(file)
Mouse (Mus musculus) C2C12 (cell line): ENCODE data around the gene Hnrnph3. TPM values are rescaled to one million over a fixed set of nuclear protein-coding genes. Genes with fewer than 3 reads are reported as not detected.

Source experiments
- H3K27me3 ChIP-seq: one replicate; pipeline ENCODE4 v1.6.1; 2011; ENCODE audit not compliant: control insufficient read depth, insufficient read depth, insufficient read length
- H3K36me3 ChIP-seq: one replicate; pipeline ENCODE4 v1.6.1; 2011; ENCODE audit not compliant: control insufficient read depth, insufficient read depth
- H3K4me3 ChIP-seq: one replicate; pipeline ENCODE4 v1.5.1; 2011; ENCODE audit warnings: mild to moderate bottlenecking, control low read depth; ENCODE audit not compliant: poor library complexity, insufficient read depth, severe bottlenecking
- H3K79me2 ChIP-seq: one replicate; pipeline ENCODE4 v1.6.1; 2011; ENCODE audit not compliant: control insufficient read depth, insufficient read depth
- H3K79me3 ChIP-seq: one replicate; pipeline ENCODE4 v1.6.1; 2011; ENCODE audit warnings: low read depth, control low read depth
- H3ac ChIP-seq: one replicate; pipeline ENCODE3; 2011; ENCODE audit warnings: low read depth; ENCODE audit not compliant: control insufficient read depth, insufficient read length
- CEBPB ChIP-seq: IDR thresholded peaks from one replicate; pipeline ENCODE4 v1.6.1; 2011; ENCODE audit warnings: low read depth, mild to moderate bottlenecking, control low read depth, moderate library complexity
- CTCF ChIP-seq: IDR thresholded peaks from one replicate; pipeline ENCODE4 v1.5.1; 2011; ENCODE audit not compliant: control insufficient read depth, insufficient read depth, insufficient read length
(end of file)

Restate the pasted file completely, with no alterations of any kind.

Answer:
Mouse (Mus musculus) C2C12 (cell line): ENCODE data around the gene Hnrnph3. TPM values are rescaled to one million over a fixed set of nuclear protein-coding genes. Genes with fewer than 3 reads are reported as not detected.

Source experiments
- H3K27me3 ChIP-seq: one replicate; pipeline ENCODE4 v1.6.1; 2011; ENCODE audit not compliant: control insufficient read depth, insufficient read depth, insufficient read length
- H3K36me3 ChIP-seq: one replicate; pipeline ENCODE4 v1.6.1; 2011; ENCODE audit not compliant: control insufficient read depth, insufficient read depth
- H3K4me3 ChIP-seq: one replicate; pipeline ENCODE4 v1.5.1; 2011; ENCODE audit warnings: mild to moderate bottlenecking, control low read depth; ENCODE audit not compliant: poor library complexity, insufficient read depth, severe bottlenecking
- H3K79me2 ChIP-seq: one replicate; pipeline ENCODE4 v1.6.1; 2011; ENCODE audit not compliant: control insufficient read depth, insufficient read depth
- H3K79me3 ChIP-seq: one replicate; pipeline ENCODE4 v1.6.1; 2011; ENCODE audit warnings: low read depth, control low read depth
- H3ac ChIP-seq: one replicate; pipeline ENCODE3; 2011; ENCODE audit warnings: low read depth; ENCODE audit not compliant: control insufficient read depth, insufficient read length
- CEBPB ChIP-seq: IDR thresholded peaks from one replicate; pipeline ENCODE4 v1.6.1; 2011; ENCODE audit warnings: low read depth, mild to moderate bottlenecking, control low read depth, moderate library complexity
- CTCF ChIP-seq: IDR thresholded peaks from one replicate; pipeline ENCODE4 v1.5.1; 2011; ENCODE audit not compliant: control insufficient read depth, insufficient read depth, insufficient read length